The Painful Lessons from BP’s Decisions!
We know now that poor decisions lead up to BP’s Deepwater Horizon disaster. Why am I not surprised? BP admitted to a “fundamental mistake” by continuing when there was a warning sign of a “very large abnormality”. Despite the warning from that test, they decided to remove the heavy mud that provides pressure to prevent gas from seeping into the well and rising to the surface. Reportedly, company executives and top drill hands on the drilling rig argued for hours about how to proceed before a BP official made the decision to remove the heavy drilling fluid from the well and replace it with lighter weight seawater that was unable to prevent gas from surging to the surface and exploding.
BP and its contractors also made poor design and construction decisions. The well was designed with tight tolerances, using a 7-inch casing around an 8-1/2 inch hole. Some of the centralizers, designed to prevent voids in cement, were missing because somebody delivered the wrong ones, so BP decided to use only six instead of 20. BP chose the lower cost, but riskier, of two alternatives for the casing, so if the cement around the casing pipe did not seal properly, gases could leak all the way to the wellhead, where only a single seal would serve as a barrier. Using a different type of casing would have provided two barriers. I don’t intend to suggest that every decision must be ultra conservative, but you must consider the cumulative impact of related decisions that influence the same risk. If you cut costs in one place, you should be more cautious deciding on the safeguards – or at least be more cautious deciding to proceed when there are large abnormalities indicated around that risk.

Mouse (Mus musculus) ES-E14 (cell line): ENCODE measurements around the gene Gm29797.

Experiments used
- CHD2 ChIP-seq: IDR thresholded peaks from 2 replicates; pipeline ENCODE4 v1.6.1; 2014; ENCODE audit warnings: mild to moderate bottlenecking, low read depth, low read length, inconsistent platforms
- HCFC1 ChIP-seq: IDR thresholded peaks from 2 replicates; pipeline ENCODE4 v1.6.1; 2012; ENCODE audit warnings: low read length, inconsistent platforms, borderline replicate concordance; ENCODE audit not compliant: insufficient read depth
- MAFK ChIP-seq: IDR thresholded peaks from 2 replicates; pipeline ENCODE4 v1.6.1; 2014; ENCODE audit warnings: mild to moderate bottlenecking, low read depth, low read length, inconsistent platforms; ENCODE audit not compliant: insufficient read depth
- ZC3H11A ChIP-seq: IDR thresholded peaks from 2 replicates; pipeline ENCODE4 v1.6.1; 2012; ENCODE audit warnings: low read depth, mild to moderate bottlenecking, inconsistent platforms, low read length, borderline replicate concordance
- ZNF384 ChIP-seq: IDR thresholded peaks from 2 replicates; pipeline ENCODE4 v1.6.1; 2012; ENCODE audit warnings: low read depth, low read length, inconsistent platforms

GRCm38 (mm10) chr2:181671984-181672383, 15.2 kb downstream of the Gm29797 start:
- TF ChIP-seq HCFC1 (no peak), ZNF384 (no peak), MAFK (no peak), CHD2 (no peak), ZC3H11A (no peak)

Unfortunately we’ve seen this problem of drastic consequences of bad business decisions before, recently with Toyota and the financial industry prior to the great economic collapse. And this phenomena isn’t just recent. The litany of bad business decisions continues back in history with disasters such as the Challenger and enormous financial losses such as the AOL and Time Warner merger. I study decision making, and inevitably all major problems stem from bad decisions. Period. No exceptions.
The reaction here will be the same: more regulation, procedures, approvals, and policies. Why? Because people and companies simply can’t make good decisions? Sure there are some companies that make great decisions – such as Apple – but the frequency and consequences of bad decisions is becoming extraordinary. We can’t eliminate the need to perform that puts all companies and executives under pressure to make critical decisions. We can’t create more mountains of legislation to prevent companies and individuals from making poor decisions. If you look at the mountains of regulations to prevent companies and people from making bad decisions, they already are enormous.
The cause is actually so clear that it’s overlooked. People, including managers and executives, and companies are never trained on how to make decisions. It’s not taught in high school or college. It’s not taught in management training sessions. The are not qualifying tests on decision making skills before someone becomes a executive or a key decision maker on a deep water drilling rig. I guess that everyone is expected to be born with decision making skills or learn from their mistakes – but some of these mistakes are very costly! Resources for help in making better decisions are available by visiting DecideBetter.com.